The SNP are like the political wing of the Rotary Club. There is something irrefutably nice and well-meaning about them. The SNP manifesto is out and it’s their best – detailed, considered and focused on important issues.
To pledge that providing childcare is the “most important infrastructure project” is serious stuff. How we fail our new born is how we fail our nation – if this is to be corrected, then the coming government could be great.
Pledging money to close the attainment gap between rich kids and poor ones is entirely commendable, and the commitment to honour all the recommendations of the Poverty Adviser proper politics.
As a former SNP policy chief, I have the pleasant experience of seeing the party get serious in a way that I failed to achieve.
Like a charitable body of well-meaning people, the logic behind their actions is often confused. On the one hand they pledge to “do everything” to resist austerity, but not actually raising taxes or removing middle-class perks.
Why? Because they won’t be beholden to raising tax just to meet a shortfall from London, Nicola Sturgeon told the manifesto launch. Doesn’t resisting austerity mean resisting Tory decisions? Not when it might scare off middle class voters.
The SNP are spending £750 million on closing the attainment gap, an extra £500m for the NHS and god knows how much on the early years commitment – which doesn’t sound like austerity in the first place.
But it’s rude to quibble in the face of nice people trying their best.
They accuse other parties of copping out by only aiming for second place, and then deliver the greatest cop out in Scottish political history.
Independence is no longer an actual policy – instead it is a thing about which the SNP will try to persuade people and if they fail, then so be it.
Even this isn’t really a problem – the SNP more than any other party have recognised that the age of big change and competing ideas is over.
Scotland isn’t going to vote for independence because it is a financial puzzle even the SNP can’t solve. Why let that interrupt the joys of office and the good intention to govern well?
As such, the party has tapped into the reality of Scotland brilliantly.
We are not the place of popular myth – of radical ideas and vigorous arguments. We are instead a pretty middle-of-the-road nation, broadly content with its lot, pleased to have asserted its identity, and content to be governing with what powers have been won.
In truth, we should all be grateful for this.
Nicola Sturgeon has been a member of the SNP for 30 years. Back then, in 1986, the idea that Scotland would be devolved was remote.
Had you then said that the main parties would be led by women, people would have laughed.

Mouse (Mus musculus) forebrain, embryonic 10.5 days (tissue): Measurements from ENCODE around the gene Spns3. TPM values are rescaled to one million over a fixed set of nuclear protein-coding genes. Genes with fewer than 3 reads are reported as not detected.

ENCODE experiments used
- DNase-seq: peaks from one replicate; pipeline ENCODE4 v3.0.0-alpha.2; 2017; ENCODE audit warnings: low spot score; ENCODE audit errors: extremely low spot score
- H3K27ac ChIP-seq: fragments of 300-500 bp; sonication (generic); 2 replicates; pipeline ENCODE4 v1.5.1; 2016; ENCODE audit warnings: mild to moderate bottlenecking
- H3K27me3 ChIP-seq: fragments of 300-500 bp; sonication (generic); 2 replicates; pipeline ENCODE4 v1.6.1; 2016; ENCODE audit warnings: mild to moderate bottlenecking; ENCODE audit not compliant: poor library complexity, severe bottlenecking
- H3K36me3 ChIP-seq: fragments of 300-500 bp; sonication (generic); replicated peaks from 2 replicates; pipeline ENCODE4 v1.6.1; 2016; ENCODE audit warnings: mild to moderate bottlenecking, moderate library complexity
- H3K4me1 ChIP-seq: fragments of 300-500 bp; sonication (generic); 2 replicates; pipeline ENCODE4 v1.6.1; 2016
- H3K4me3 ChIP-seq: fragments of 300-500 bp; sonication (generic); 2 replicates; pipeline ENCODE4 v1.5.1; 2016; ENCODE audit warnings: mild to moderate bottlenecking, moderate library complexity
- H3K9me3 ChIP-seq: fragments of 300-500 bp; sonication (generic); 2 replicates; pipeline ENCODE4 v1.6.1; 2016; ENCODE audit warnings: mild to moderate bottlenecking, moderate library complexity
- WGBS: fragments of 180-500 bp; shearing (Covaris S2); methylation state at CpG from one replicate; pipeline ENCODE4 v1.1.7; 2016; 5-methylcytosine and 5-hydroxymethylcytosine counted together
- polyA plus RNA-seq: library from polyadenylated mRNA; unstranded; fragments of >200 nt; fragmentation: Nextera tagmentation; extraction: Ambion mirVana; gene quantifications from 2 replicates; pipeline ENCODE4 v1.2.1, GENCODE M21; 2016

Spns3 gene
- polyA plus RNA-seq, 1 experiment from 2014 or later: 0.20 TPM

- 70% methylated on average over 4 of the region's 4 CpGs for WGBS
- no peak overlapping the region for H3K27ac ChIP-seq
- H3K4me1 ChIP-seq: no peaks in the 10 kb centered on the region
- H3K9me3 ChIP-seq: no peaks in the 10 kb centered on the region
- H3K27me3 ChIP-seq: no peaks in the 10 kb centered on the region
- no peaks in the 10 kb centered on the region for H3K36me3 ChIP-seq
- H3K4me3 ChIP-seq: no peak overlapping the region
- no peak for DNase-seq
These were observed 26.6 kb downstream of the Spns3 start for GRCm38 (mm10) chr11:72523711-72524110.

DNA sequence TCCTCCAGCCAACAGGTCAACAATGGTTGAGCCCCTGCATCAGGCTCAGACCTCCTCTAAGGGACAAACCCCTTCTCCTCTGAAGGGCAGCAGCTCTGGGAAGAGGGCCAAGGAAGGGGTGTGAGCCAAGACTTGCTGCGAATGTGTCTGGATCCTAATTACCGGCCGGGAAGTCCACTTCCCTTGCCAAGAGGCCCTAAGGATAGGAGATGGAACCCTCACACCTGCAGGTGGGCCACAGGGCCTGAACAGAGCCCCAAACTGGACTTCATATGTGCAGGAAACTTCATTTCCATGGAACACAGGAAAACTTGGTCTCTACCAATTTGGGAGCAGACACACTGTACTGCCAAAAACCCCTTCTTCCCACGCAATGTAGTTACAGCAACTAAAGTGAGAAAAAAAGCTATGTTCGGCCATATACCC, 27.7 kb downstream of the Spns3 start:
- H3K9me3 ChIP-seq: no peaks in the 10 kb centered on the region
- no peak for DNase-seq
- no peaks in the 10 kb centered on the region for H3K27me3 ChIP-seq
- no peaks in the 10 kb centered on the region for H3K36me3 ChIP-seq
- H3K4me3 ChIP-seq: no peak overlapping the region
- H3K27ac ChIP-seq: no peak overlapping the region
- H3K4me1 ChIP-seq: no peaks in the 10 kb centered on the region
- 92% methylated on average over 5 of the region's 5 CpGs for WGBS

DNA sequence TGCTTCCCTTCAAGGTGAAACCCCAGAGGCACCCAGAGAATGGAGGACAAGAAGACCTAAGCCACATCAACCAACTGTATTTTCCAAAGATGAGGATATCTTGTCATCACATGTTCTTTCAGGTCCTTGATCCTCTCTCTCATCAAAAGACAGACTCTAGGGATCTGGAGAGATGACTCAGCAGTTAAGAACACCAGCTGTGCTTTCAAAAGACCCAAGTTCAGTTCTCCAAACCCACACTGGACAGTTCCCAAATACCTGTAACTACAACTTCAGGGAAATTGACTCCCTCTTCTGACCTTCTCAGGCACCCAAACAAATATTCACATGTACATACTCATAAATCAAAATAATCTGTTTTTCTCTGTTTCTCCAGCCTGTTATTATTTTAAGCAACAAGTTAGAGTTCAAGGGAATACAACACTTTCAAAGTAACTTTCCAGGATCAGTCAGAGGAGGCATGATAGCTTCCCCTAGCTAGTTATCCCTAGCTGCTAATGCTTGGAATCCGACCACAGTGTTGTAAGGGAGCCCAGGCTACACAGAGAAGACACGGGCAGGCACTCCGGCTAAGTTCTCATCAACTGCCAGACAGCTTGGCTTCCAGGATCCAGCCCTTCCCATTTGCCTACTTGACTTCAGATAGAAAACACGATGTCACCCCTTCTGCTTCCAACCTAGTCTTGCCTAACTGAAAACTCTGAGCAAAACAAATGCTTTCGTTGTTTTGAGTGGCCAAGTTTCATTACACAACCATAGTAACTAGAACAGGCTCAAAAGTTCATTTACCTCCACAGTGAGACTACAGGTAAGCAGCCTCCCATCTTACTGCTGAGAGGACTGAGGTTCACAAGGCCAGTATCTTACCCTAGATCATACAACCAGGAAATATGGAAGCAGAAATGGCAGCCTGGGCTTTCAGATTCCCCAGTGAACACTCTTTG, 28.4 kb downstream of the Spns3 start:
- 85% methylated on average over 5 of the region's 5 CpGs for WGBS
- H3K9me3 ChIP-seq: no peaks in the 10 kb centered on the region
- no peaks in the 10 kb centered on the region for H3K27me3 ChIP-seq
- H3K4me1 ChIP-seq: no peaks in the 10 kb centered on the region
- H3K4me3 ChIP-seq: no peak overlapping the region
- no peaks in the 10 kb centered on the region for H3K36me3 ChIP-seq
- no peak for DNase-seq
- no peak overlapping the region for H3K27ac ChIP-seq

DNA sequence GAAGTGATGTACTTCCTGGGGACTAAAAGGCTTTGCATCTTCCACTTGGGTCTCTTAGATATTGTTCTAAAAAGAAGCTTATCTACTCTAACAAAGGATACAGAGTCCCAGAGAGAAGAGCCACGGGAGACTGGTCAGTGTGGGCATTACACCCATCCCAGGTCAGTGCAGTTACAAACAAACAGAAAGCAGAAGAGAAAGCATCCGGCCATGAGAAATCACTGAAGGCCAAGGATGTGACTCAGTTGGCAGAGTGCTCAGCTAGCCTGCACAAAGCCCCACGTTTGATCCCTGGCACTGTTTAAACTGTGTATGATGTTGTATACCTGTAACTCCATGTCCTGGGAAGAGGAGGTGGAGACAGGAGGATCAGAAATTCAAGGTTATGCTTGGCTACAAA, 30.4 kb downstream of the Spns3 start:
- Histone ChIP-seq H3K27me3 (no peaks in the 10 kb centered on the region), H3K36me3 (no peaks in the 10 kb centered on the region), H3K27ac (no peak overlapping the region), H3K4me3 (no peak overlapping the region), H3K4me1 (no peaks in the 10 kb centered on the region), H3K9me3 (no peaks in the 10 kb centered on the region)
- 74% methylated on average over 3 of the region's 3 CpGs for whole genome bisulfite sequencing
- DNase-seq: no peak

That two of those women are openly gay would have seemed as likely as a Rangers/Celtic merger.
And all this is very good. Scotland in 1986 wasn’t a nice place. It was angry, macho, sexist and riven with sectarianism. Of the last, the matter isn’t history, but is a lot less aggressive in people’s lives.
Now we conduct an election on our own terms, with political leaders who are pleasant, polite and thoughtful.
This is a land transformed. It’s duller for it – our politics has no ideological divide, no towering intellects or great speakers.
The great upset of Thatcherism, then devolution and the referendum have shaped a new place, but the upset is over.
The old myth of Red Scotland may no longer stand, but Scotland clearly stands as a place which is different. Not just in the UK, but across Europe. We have a strong nationalist party and government, but no resurgent right wing.
We talk about austerity, yet seem to manage pretty well when it comes to finding money for new wheezes.
The SNP, along with other parties, are methodically getting around to the big issues of making our society fairer, of spending money on children.
When answering questions from the media, Nicola Sturgeon admitted a significant truth.
This happiness has been achieved by people changing their minds, and none more so than the SNP.
She said her next government would be about “doing things that we didn’t previously think we’d do”.
Back in 1986, Nicola and the rest of the SNP would have been up in arms at the idea of money going to school heads and bypassing local authorities.
When Tories suggested just such a thing, they were condemned for not understanding Scotland.
Now it’s SNP policy.
There lies the secret of nationalist success, and the proof that we are a thoroughly changed place.
Policy now springs from need, not the need to whip up a rammy. And under the banner of “Scotland’s Party” you can pick and mix policy as you like.
Sure, there is a lot more to do, but I feel privileged to have lived through those 30 years, to have seen the change, to see what Scotland has become.
I miss the rammies though.